Martin Scorsese is a filmmaker who has arguably come to have the biggest sway over the cinematic representation of New York on film (the only other real contenders being Woody Allen and Spike Lee). His love of the city is clear, his fascination with its people pervasive and his interest in its history is more than apparent. Years ago, in an interview in which he recounted the profound effect New York had on him, he said that the city of his birth is the distillation of all things in the United States.
He said that sometimes when he goes to say “New York,” he ends up saying “America.”
Day-Lewis has proved himself time and again a fiercely committed and capable actor, and his portrayal of Bill ‘The Butcher’ Cutting is no exception (many argue he is the one true merit of this film). Bill is himself a man driven by ferocity in all its forms: hatred, passion, anger, patriotic zeal, he lives as a man, perhaps the man to be feared. And this monologue speaks greatly of that man and the principles he holds to. Day-Lewis sells it all, baring Bill’s mix of respect, melancholy, shame and pride relating to the man he calls The Priest. The words come out of him with a slight, but audible tremble, as if he's only just able to keep his fierce awe in check. The story of this man is important to him, and he will make that known.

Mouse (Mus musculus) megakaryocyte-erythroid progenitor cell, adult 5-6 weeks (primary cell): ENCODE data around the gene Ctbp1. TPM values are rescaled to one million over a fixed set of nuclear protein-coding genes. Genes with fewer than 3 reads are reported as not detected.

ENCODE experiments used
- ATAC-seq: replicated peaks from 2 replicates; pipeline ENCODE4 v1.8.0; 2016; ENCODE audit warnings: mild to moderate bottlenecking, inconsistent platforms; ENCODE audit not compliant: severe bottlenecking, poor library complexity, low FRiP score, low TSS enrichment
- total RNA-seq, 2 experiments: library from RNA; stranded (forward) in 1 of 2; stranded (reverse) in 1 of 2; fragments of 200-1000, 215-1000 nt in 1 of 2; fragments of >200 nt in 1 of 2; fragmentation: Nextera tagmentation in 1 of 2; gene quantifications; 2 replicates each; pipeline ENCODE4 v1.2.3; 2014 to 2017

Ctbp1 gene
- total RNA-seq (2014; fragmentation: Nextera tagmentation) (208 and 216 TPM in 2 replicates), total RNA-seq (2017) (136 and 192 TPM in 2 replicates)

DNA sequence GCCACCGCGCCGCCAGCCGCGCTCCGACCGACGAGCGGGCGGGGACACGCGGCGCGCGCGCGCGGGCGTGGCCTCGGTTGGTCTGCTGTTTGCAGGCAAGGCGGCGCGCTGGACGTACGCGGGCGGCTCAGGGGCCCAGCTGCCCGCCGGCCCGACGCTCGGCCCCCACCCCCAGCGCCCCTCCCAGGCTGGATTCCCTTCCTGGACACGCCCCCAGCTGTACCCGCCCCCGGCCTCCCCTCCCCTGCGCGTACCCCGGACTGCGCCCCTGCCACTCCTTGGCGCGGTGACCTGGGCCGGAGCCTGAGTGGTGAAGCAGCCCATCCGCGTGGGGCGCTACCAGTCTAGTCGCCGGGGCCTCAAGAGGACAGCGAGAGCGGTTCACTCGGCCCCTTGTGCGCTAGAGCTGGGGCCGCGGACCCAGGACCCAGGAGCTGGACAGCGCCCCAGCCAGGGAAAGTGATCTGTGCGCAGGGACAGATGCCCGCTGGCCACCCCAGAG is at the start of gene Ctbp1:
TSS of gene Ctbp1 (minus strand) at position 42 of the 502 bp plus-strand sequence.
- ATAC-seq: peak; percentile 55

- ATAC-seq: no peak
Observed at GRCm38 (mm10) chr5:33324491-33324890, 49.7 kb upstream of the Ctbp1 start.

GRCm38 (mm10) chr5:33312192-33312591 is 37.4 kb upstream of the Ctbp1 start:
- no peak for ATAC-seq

Nor will this speech be lost on those who care to see it as having a relational value in a post-9/11 climate calling from the city of New York’s violent beginnings.
Setting the scene: In the aftermath of an attempted assassination, in which Amsterdam saves Bill, the pair make their way to a brothel. Amsterdam later wakes in the middle of the night to find Bill, draped in the American flag, sitting watching over him. Not knowing Amsterdam’s parentage, Bill recounts to him the tale of the last honourable man…
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